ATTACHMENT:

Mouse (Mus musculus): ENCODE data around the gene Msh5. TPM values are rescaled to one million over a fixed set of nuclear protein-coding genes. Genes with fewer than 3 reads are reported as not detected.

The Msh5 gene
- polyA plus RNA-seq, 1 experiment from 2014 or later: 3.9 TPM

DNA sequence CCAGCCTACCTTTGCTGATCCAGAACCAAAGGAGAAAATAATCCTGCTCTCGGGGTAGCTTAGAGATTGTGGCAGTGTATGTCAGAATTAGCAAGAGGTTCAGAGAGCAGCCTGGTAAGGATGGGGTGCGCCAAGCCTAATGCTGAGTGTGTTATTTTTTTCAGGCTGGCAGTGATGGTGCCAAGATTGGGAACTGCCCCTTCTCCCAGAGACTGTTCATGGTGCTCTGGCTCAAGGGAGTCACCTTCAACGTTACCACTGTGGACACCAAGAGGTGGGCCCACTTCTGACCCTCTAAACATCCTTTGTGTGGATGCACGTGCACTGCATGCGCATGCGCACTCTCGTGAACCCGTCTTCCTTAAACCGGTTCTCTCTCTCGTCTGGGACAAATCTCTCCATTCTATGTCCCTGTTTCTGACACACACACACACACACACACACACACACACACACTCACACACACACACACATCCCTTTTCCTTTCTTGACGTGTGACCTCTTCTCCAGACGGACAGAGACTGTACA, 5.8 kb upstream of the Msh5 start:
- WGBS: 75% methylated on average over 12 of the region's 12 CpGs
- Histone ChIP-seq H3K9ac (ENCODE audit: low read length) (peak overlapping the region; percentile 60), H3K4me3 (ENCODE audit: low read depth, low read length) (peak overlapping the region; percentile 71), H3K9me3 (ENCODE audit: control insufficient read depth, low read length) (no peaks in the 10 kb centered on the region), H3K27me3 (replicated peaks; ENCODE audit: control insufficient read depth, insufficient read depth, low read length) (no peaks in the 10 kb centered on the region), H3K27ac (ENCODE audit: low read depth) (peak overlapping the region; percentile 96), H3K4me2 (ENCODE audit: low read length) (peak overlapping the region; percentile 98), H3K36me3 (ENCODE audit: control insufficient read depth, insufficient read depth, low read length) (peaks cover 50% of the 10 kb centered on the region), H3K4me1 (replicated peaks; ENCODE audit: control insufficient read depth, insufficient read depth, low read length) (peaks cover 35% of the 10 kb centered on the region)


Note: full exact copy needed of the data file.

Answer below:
Mouse (Mus musculus): ENCODE data around the gene Msh5. TPM values are rescaled to one million over a fixed set of nuclear protein-coding genes. Genes with fewer than 3 reads are reported as not detected.

The Msh5 gene
- polyA plus RNA-seq, 1 experiment from 2014 or later: 3.9 TPM

DNA sequence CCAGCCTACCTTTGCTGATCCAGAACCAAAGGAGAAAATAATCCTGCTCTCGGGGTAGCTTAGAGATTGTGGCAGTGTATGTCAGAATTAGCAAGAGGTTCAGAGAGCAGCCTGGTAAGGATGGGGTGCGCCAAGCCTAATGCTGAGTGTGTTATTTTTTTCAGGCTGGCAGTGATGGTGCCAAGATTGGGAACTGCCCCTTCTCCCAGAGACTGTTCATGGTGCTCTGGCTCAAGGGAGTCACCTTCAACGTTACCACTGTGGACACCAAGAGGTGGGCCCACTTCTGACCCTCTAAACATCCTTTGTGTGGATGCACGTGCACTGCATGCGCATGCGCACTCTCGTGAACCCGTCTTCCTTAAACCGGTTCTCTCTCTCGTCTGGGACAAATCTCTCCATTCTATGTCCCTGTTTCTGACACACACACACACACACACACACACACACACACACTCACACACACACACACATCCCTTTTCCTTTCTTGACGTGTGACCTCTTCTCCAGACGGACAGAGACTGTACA, 5.8 kb upstream of the Msh5 start:
- WGBS: 75% methylated on average over 12 of the region's 12 CpGs
- Histone ChIP-seq H3K9ac (ENCODE audit: low read length) (peak overlapping the region; percentile 60), H3K4me3 (ENCODE audit: low read depth, low read length) (peak overlapping the region; percentile 71), H3K9me3 (ENCODE audit: control insufficient read depth, low read length) (no peaks in the 10 kb centered on the region), H3K27me3 (replicated peaks; ENCODE audit: control insufficient read depth, insufficient read depth, low read length) (no peaks in the 10 kb centered on the region), H3K27ac (ENCODE audit: low read depth) (peak overlapping the region; percentile 96), H3K4me2 (ENCODE audit: low read length) (peak overlapping the region; percentile 98), H3K36me3 (ENCODE audit: control insufficient read depth, insufficient read depth, low read length) (peaks cover 50% of the 10 kb centered on the region), H3K4me1 (replicated peaks; ENCODE audit: control insufficient read depth, insufficient read depth, low read length) (peaks cover 35% of the 10 kb centered on the region)